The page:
20. Corneal injury

    MedlinePlus

    ... as sand or dust Ultraviolet injuries: Caused by sunlight, sun lamps, snow or water reflections, or arc- ... a corneal injury if you: Are exposed to sunlight or artificial ultraviolet light for long periods of ...

  1. Spinal injury

    MedlinePlus

    ... head. Alternative Names Spinal cord injury; SCI Images Skeletal spine Vertebra, cervical (neck) Vertebra, lumbar (low back) Vertebra, thoracic (mid back) Vertebral column Central nervous system Spinal cord injury Spinal anatomy Two person roll - ...

  2. Inhalation Injuries

    MedlinePlus

    ... you can inhale that can cause acute internal injuries. Particles in the air from fires and toxic ... and lung diseases worse. Symptoms of acute inhalation injuries may include Coughing and phlegm A scratchy throat ...

  3. Examiner's finger-mounted fetal tissue oximetry

    NASA Astrophysics Data System (ADS)

    Kanayama, Naohiro; Niwayama, Masatsugu

    2014-06-01

    The best way to assess fetal condition is to observe the oxygen status of the fetus (as well as to assess the condition of infants, children, and adults). Previously, several fetal oximeters have been developed; however, no instrument has been utilized in clinical practice because of the low-capturing rate of the fetal oxygen saturation. To overcome the problem, we developed a doctor's finger-mounted fetal tissue oximeter, whose sensor volume is one hundredth of the conventional one. Additionally, we prepared transparent gloves. The calculation algorithm of the hemoglobin concentration was derived from the light propagation analysis based on the transport theory. We measured neonatal and fetal oxygen saturation (StO2) with the new tissue oximeter. Neonatal StO was measured at any position of the head regardless of amount of hair. Neonatal StO was found to be around 77%. Fetal StO was detected in every position of the fetal head during labor regardless of the presence of labor pain. Fetal StO without labor pain was around 70% in the first stage of labor and around 60% in the second stage of labor. We concluded that our new concept of fetal tissue oximetry would be useful for detecting fetal StO in any condition of the fetus.

  4. Finger Length Ratios in Serbian Transsexuals

    PubMed Central

    Vujović, Svetlana; Popović, Srdjan; Mrvošević Marojević, Ljiljana; Ivović, Miomira; Tančić-Gajić, Milina; Stojanović, Miloš; Marina, Ljiljana V.; Barać, Marija; Barać, Branko; Kovačević, Milena; Duišin, Dragana; Barišić, Jasmina; Djordjević, Miroslav L.; Micić, Dragan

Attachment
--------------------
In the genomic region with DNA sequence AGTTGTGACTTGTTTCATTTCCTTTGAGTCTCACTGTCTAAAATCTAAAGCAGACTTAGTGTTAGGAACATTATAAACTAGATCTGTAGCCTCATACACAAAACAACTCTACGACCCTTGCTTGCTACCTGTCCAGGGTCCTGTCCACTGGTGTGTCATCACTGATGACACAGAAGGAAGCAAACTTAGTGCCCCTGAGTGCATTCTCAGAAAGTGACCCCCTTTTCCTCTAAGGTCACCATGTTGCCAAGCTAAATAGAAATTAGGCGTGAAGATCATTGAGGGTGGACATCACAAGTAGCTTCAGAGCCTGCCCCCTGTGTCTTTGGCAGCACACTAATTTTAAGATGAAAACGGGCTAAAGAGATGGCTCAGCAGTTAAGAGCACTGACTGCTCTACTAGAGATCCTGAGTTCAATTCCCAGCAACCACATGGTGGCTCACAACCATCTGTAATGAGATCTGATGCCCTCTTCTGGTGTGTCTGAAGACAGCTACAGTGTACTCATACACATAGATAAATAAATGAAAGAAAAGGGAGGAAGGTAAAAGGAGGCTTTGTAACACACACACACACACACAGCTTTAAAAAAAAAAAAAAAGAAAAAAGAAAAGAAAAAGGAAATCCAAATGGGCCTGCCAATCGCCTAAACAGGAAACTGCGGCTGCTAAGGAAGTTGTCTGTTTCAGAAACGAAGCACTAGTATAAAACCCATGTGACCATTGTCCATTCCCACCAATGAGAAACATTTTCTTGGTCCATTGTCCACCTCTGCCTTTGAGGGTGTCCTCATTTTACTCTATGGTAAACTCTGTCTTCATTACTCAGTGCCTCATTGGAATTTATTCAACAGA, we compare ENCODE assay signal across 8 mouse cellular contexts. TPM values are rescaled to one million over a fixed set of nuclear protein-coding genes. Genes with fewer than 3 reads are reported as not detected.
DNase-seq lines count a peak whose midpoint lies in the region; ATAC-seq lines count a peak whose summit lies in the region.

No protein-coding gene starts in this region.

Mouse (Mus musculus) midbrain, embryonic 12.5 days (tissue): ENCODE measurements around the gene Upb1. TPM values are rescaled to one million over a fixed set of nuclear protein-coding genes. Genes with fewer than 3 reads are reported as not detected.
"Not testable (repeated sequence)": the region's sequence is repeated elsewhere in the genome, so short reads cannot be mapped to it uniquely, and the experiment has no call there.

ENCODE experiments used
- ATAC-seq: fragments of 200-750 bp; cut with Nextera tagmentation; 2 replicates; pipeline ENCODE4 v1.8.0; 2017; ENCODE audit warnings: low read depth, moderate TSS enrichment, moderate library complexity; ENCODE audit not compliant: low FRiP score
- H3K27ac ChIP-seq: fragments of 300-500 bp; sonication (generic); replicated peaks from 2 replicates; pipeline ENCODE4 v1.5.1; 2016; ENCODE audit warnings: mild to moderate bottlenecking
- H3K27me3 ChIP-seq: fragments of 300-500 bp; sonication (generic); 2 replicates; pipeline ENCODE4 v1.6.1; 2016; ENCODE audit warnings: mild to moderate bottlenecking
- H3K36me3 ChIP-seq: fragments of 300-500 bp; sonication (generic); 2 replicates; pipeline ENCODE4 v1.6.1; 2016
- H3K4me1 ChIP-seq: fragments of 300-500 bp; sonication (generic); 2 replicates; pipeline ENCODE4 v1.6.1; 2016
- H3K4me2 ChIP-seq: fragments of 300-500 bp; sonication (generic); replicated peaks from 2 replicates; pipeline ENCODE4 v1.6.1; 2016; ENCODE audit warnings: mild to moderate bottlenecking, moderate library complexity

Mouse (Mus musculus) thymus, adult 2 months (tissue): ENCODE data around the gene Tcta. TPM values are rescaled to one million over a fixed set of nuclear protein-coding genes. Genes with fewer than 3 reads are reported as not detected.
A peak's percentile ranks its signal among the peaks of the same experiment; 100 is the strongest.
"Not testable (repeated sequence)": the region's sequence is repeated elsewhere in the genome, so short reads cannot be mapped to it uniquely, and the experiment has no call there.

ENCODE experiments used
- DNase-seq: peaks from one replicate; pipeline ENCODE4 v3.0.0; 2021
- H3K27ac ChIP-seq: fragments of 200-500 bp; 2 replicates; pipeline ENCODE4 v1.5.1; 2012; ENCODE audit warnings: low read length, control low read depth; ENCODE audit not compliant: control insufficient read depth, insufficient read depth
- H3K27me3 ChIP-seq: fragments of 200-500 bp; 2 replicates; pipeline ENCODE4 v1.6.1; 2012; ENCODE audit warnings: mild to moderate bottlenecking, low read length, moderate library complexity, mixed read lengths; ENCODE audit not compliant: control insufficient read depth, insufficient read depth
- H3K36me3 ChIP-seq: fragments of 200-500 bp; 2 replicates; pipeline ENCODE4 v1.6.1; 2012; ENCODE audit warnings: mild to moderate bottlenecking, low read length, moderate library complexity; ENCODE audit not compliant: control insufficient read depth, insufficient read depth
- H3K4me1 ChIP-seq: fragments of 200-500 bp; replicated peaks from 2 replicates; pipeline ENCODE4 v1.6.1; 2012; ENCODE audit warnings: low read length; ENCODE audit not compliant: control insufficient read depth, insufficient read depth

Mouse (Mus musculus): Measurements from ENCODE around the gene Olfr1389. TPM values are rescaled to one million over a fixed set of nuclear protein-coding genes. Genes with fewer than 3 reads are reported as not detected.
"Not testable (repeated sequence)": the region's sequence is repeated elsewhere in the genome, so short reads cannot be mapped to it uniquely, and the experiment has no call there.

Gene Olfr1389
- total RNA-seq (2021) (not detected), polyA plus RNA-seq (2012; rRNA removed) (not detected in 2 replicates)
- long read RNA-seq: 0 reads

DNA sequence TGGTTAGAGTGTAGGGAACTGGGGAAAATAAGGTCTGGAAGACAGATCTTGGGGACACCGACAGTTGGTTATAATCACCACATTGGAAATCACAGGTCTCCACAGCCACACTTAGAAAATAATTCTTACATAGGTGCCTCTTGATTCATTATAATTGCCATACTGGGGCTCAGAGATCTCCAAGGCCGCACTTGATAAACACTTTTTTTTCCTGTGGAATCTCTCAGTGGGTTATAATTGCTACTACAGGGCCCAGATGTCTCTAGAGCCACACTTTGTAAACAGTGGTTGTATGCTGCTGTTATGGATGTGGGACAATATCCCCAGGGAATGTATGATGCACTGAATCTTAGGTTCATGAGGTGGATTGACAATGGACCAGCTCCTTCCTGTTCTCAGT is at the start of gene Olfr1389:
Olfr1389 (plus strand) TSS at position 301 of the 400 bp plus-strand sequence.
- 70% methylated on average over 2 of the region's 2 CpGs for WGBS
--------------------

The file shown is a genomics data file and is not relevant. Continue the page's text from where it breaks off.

2014-01-01

    Atypical prenatal hormone exposure could be a factor in the development of transsexualism. There is evidence that the 2nd and 4th digit ratio (2D : 4D) associates negatively with prenatal testosterone and positively with estrogens. The aim was to assess the difference in 2D : 4D between female to male transsexuals (FMT) and male to female transsexuals (MFT) and controls. We examined 42 MFT, 38 FMT, and 45 control males and 48 control females. Precise measurements were made by X-rays at the ventral surface of both hands from the basal crease of the digit to the tip using vernier calliper. Control male and female patients had larger 2D : 4D of the right hand when compared to the left hand. Control male's left hand ratio was lower than in control female's left hand. There was no difference in 2D : 4D between MFT and control males. MFT showed similar 2D : 4D of the right hand with control women indicating possible influencing factor in embryogenesis and consequently finger length changes. FMT showed the lowest 2D : 4D of the left hand when compared to the control males and females. Results of our study go in favour of the biological aetiology of transsexualism. PMID:24982993

  5. From frictional fingers to stick slip bubbles

    NASA Astrophysics Data System (ADS)

    Sandnes, Bjørnar; Jørgen Måløy, Knut; Flekkøy, Eirik; Eriksen, Jon

    2014-05-01

    Gas intrusion into wet porous/deformable/granular media occurs in a wide range of natural and engineered settings. Examples include hydrocarbon recovery, carbon dioxide geo-sequestration, gas venting in sediments and volcanic eruptions. In the case where the intruding gas is able to displace particles and grains, local changes in granular packing fraction govern the evolution of flow paths, resulting in complex pattern formation of the displacement flow. Here we investigate flow patterning as a compressed gas displaces a granular mixture confined in the narrow gap of a Hele-Shaw cell. We find a surprising variety of different pattern formation dynamics, and present a unified phase diagram of the flow morphologies we observe. This talk will focus on one particular transition the system undergoes: from frictional fingers to stick slip bubbles. We show that the frictional fluid flow patterns depend on granular mass loading and system elasticity, analogous to the behaviour of the well-known spring-block sliding friction problem.

  6. Ubiquitin interactions of NZF zinc fingers

    PubMed Central

    Alam, Steven L; Sun, Ji; Payne, Marielle; Welch, Brett D; Blake, B Kelly; Davis, Darrell R; Meyer, Hemmo H; Emr, Scott D; Sundquist, Wesley I